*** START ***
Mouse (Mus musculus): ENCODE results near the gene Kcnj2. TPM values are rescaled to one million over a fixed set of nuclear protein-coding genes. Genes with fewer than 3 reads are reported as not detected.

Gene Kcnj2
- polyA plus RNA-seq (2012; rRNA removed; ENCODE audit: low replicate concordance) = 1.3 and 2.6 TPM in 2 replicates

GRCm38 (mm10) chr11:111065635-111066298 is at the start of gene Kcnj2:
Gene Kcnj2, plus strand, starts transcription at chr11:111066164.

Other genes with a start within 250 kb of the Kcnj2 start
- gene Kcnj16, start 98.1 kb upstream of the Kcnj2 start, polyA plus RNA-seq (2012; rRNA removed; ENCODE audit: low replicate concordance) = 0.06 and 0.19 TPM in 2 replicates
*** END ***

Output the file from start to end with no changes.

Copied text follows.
Mouse (Mus musculus): ENCODE results near the gene Kcnj2. TPM values are rescaled to one million over a fixed set of nuclear protein-coding genes. Genes with fewer than 3 reads are reported as not detected.

Gene Kcnj2
- polyA plus RNA-seq (2012; rRNA removed; ENCODE audit: low replicate concordance) = 1.3 and 2.6 TPM in 2 replicates

GRCm38 (mm10) chr11:111065635-111066298 is at the start of gene Kcnj2:
Gene Kcnj2, plus strand, starts transcription at chr11:111066164.

Other genes with a start within 250 kb of the Kcnj2 start
- gene Kcnj16, start 98.1 kb upstream of the Kcnj2 start, polyA plus RNA-seq (2012; rRNA removed; ENCODE audit: low replicate concordance) = 0.06 and 0.19 TPM in 2 replicates